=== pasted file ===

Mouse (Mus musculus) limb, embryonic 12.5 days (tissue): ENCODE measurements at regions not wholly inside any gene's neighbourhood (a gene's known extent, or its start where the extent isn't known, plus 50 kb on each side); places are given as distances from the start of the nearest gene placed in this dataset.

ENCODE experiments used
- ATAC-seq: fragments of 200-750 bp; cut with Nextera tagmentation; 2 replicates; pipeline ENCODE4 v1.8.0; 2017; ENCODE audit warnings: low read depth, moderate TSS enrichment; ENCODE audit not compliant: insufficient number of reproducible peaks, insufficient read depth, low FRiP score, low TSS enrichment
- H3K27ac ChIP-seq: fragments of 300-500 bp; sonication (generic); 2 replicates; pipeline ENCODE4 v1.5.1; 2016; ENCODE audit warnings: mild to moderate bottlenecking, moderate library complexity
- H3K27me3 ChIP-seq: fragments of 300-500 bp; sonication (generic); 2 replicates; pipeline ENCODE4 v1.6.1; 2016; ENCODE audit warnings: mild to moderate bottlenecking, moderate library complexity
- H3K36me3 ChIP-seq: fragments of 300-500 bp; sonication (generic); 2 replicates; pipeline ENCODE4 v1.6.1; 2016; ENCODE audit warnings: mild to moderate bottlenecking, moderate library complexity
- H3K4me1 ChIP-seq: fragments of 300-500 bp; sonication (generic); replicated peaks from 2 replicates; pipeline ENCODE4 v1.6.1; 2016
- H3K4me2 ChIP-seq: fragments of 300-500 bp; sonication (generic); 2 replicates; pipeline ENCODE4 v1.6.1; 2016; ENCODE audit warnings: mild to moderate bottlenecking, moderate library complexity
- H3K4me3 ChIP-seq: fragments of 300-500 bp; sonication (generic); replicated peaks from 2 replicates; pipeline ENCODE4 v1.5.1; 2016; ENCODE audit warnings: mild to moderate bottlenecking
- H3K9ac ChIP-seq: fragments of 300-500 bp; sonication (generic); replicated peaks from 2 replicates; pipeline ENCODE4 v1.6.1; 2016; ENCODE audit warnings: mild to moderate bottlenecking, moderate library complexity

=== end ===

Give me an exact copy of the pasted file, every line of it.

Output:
Mouse (Mus musculus) limb, embryonic 12.5 days (tissue): ENCODE measurements at regions not wholly inside any gene's neighbourhood (a gene's known extent, or its start where the extent isn't known, plus 50 kb on each side); places are given as distances from the start of the nearest gene placed in this dataset.

ENCODE experiments used
- ATAC-seq: fragments of 200-750 bp; cut with Nextera tagmentation; 2 replicates; pipeline ENCODE4 v1.8.0; 2017; ENCODE audit warnings: low read depth, moderate TSS enrichment; ENCODE audit not compliant: insufficient number of reproducible peaks, insufficient read depth, low FRiP score, low TSS enrichment
- H3K27ac ChIP-seq: fragments of 300-500 bp; sonication (generic); 2 replicates; pipeline ENCODE4 v1.5.1; 2016; ENCODE audit warnings: mild to moderate bottlenecking, moderate library complexity
- H3K27me3 ChIP-seq: fragments of 300-500 bp; sonication (generic); 2 replicates; pipeline ENCODE4 v1.6.1; 2016; ENCODE audit warnings: mild to moderate bottlenecking, moderate library complexity
- H3K36me3 ChIP-seq: fragments of 300-500 bp; sonication (generic); 2 replicates; pipeline ENCODE4 v1.6.1; 2016; ENCODE audit warnings: mild to moderate bottlenecking, moderate library complexity
- H3K4me1 ChIP-seq: fragments of 300-500 bp; sonication (generic); replicated peaks from 2 replicates; pipeline ENCODE4 v1.6.1; 2016
- H3K4me2 ChIP-seq: fragments of 300-500 bp; sonication (generic); 2 replicates; pipeline ENCODE4 v1.6.1; 2016; ENCODE audit warnings: mild to moderate bottlenecking, moderate library complexity
- H3K4me3 ChIP-seq: fragments of 300-500 bp; sonication (generic); replicated peaks from 2 replicates; pipeline ENCODE4 v1.5.1; 2016; ENCODE audit warnings: mild to moderate bottlenecking
- H3K9ac ChIP-seq: fragments of 300-500 bp; sonication (generic); replicated peaks from 2 replicates; pipeline ENCODE4 v1.6.1; 2016; ENCODE audit warnings: mild to moderate bottlenecking, moderate library complexity